Physically the break is doing me good.  Mentally, I’ve still had a few odd moments.  This last weekend we didn’t go to our friend’s daughter’s 3rd birthday party at the petting zoo.  Now, I love animals. Love love love them, and who doesn’t love to pet animals!  But I freaked out at the last minute about going someplace where everyone else will have a kid with them and we would be the odd ones out.  I mean, why would anyone go to a petting zoo without a kid in tow?  If it had been a party at their house or somewhere more neutral in that sense I wouldn’t have had a problem. It was just the idea of feeling like we didn’t belong, with the potential for random strangers asking ‘oh which one is your kid’? Or, like the time a random granny noticed us at a Christmas tree lighting ceremony, told us ‘It’s OK that you don’t have a kid’. Yeah, I’ve been there before….and right now it is not for me.  I felt bad that I couldn’t pull myself together to go, I hope they can understand.  I’m sure they do.  I just wish I didn’t feel like this.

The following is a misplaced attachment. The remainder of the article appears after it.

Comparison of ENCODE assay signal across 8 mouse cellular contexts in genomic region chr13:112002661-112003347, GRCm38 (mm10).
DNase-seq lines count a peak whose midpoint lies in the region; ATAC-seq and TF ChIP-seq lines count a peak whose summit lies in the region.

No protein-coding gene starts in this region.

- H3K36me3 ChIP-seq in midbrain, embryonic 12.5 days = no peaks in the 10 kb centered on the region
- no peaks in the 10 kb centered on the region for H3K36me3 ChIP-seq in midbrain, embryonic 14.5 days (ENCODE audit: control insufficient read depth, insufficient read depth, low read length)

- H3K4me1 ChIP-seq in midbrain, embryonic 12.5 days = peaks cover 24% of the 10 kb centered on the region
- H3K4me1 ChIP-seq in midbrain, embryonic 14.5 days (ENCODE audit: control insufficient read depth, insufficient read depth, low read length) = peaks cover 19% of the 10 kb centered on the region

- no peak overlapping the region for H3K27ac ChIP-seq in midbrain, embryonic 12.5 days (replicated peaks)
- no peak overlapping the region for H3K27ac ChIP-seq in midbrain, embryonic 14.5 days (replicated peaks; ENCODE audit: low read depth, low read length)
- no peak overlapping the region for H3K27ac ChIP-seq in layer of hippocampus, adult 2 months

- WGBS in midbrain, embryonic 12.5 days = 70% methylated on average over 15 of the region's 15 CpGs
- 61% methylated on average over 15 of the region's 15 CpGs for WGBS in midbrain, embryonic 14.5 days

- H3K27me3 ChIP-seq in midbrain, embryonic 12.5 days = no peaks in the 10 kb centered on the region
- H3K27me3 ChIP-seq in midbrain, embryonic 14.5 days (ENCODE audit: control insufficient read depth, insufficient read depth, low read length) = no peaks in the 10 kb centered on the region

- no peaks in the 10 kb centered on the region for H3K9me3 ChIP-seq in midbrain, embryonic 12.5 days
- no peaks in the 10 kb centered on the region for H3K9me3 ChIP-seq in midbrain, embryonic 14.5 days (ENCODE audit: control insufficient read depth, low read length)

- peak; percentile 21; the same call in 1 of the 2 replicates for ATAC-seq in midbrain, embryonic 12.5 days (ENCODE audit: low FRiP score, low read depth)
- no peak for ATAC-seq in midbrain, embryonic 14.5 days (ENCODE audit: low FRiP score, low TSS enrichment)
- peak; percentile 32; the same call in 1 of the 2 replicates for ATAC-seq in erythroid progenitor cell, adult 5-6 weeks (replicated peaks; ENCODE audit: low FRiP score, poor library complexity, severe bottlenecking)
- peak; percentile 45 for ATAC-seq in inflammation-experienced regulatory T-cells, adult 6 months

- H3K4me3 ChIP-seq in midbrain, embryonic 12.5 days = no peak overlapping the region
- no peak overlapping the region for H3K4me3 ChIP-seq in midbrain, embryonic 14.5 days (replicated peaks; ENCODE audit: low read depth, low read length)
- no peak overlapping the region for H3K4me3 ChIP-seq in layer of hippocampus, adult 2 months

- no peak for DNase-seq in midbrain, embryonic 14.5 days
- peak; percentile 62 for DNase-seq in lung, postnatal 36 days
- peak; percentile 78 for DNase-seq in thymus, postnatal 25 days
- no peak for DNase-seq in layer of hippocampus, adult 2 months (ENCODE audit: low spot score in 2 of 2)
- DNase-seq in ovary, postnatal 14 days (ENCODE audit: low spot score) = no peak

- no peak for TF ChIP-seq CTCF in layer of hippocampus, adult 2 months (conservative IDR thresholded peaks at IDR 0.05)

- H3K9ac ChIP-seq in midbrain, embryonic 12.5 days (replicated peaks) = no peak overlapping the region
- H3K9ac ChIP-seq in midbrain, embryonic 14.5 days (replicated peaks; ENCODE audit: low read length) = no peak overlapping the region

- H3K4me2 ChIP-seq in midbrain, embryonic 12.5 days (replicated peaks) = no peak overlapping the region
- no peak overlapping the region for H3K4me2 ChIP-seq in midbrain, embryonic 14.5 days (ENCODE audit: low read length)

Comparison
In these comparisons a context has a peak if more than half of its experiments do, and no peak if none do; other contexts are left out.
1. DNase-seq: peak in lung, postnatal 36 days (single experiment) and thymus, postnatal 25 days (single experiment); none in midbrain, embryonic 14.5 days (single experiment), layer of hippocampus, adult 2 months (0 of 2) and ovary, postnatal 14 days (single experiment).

So to end this post on a positive note…here is a picture of a cheeky goat that we know.

Who wouldn't want to pet this cheeky goat? Oh that would be me, big chicken pants.

Who wouldn’t want to pet this cheeky goat? Oh that would be me, the big chicken pants.

Facebook: The sad truth of the matter #NIAW, #YouAreNotAlone

Facebook – you kept me awake this morning contemplating giving you up.

I have 423 friends on facebook.

40 of my friends liked this picture of me drinking beer….almost 10%!  That’s pretty high!

Hofbrauhaus in Munich. Mmmm Beer!

Hofbrauhaus in Munich. Mmmm Beer!

The irony being that in this picture, these were not my beers, and I was drinking non-alcoholic beers that night because I’m trying for a baby!

However, only 17 liked this photo and blurb about National Infertility Awareness Week (incidentally only 2 of the 17 were men, I salute you because this is not just about women)….

Did you know that 1 in 8 couples you know may suffer from infertility? Did you know that 1 in 100 births in the US are made possible from Assisted Reproductive Technologies such as IVF? Infertility IS a disease, it is a hidden disease. This week is National Infertility Awareness Week, so please share the message and remember friends ‪#‎YouAreNotAlone‬, ‪#‎WeAreNotAlone‬, ‪#‎NIAW‬